17 February 2012
Review 14: Bossypants by Tina Fey
Unfortunately, I was disappointed by this. I had really high expectations, which was probably part of the problem but it just didn't make me laugh. It made me smile and I liked it but against all the reviews saying it was laugh out loud funny, it just wasn't for me. I read Caitlin Moran's How to Be a Woman last year and for me, that was the better in the autobiography with comments on feminism and life category. However, Fey is very readable and very likeable and I did enjoy reading it but more because it was interesting likeable than because it was funny.
First Line: 'Welcome friend, congratulations on your purchase of this American-made genuine book.'
This charts Fey's life from school to the present and revolves around anecdotal stories of being female and/or working in comedy. I enjoyed the parts about SNL in particular, despite never having seen an episode. I'm British but reckon I'm pretty aware of American pop culture for a Brit due to reading an awful lot of American websites, such as our own Pajiba. So I know how SNL works, I know the people involved with it and I have seen some of the skits on YouTube despite never watching it. Equally, I have seen bits of 30 Rock, albeit on DVD months and months after it is broadcast. I feel I should say, and this probably explains my opinions of Bossypants, that I'm not a massive fan of 30 Rock. I have heard that it gets better in future series but I got bored watching the first series, and didn't finish it despite liking bits of it. So maybe ultimately, this just isn't my sense of humour. I get the jokes, they just don't make me laugh. Which is why what this reading experience really reminded me of was Terry Pratchett. I don't mind Pratchett and I occasionally enjoy his books but I see the jokes coming and whilst appreciating them objectively, they just don't make me laugh out loud. I felt like it was too obvious the way Fey kept setting up jokes and the payoff was a little inevitable. Maybe as well I had read too many reviews speaking of constant laughter that there was just no way it could live up to my expectations. The aforementioned Caitlin Moran autobiography had me cackling away to myself on my lunchbreak and was packed with moments that really resonated with me. Bossypants isn't quite the same thing - How to Be a Woman is much more overtly about feminism and the broad experiences of all women, grounded in Moran's life whereas Bossypants is a lot more personal to Fey but there was little that I could sympathise with here. I'm not sure the American/British sense of humour thing comes in to play at all (Terry Pratchett is British anyway) but maybe thats it - the humour and the experiences are just more in tune with my own. The blurb posted at the start of this is pretty indicative of the humour and it's trying a bit too hard for my liking.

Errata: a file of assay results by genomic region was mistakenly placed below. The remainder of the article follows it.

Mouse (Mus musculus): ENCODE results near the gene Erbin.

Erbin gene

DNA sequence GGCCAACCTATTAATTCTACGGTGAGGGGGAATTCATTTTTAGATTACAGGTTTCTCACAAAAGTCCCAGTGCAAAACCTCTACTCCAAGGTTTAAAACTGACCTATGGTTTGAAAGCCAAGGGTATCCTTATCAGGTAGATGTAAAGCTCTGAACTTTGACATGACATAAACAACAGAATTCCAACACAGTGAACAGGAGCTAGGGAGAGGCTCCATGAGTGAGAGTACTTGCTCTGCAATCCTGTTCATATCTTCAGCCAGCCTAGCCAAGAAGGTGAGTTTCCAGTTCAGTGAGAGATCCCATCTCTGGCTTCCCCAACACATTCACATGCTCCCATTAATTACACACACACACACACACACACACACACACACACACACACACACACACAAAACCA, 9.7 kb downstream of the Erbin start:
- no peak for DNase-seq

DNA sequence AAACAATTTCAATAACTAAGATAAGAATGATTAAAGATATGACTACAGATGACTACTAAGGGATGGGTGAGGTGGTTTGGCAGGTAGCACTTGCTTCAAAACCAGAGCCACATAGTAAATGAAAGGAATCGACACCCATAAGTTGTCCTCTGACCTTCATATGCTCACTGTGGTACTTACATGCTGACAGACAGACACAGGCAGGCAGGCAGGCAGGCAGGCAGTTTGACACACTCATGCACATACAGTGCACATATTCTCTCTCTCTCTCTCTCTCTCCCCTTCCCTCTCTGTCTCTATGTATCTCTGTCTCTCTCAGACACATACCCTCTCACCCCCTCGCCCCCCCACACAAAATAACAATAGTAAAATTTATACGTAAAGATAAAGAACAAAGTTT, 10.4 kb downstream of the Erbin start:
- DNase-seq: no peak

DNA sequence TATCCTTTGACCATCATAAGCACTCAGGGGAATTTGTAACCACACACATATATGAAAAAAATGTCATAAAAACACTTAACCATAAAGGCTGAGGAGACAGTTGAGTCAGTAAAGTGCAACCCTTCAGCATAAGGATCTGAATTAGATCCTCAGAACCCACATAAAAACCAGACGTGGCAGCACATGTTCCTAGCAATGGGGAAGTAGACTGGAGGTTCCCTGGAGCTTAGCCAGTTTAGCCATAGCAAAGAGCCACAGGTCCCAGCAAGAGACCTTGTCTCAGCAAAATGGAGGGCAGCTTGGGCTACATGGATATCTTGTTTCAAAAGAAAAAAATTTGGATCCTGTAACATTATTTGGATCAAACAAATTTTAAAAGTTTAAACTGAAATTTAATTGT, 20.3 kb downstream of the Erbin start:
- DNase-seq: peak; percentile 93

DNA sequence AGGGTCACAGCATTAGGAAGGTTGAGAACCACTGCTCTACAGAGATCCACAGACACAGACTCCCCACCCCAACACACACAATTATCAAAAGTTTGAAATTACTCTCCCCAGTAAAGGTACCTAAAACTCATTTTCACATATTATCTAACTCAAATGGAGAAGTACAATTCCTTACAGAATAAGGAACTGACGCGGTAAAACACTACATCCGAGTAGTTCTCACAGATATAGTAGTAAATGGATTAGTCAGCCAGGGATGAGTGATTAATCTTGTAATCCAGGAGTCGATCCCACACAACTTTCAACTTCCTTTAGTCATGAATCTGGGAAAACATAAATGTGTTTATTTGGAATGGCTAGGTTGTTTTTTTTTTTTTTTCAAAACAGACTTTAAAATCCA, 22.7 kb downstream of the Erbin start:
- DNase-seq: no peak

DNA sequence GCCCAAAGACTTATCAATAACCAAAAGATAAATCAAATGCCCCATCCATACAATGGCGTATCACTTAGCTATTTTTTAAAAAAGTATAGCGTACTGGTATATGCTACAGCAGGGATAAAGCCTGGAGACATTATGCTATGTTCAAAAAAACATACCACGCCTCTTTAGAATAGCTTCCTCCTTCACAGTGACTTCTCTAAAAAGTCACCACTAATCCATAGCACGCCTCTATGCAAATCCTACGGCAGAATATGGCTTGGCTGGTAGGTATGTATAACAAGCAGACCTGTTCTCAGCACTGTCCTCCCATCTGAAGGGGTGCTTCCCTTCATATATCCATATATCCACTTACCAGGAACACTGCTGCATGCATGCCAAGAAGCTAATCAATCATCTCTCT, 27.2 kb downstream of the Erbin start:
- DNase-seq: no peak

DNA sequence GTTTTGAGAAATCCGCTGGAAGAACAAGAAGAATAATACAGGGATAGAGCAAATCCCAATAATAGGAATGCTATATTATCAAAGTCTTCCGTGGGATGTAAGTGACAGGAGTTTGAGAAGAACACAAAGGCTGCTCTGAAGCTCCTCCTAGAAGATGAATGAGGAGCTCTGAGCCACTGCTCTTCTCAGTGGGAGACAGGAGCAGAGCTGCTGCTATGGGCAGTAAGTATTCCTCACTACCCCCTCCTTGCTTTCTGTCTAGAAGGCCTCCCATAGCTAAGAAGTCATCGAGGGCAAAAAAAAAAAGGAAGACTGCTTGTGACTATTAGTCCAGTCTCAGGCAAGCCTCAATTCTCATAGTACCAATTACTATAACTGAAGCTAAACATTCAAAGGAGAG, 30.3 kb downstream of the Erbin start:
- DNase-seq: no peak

I did enjoy reading it though - it's a very quick read and I have always found Fey appealing, probably primarily because of Mean Girls (I would have loved to read more about Mean Girls than the sentence or two that is included). I liked reading about her impersonation of Sarah Palin. She comes across very likeable, not that I've seen her ever come across as anything other than likeable and I enjoyed her honesty about various situations - although surely honesty is a bit of a must for a successful autobiography. I'm sure fans of hers would enjoy reading more details about her time at SNL and 30 Rock. On a completely different note, I really didn't like the paperback cover. I like the image of Fey but I hated the cheap looking orange background and the title being in italics.
In summary, this was a quick fun read, but it made me smile, not laugh and I was hoping for something a little more laugh out loud entertaining. Interesting and likeable but not my favourite autobiography - the jokes were a bit too obvious and punny for my tastes and I had little to emotionally sympathise with due to her life experiences being pretty foreign from my own.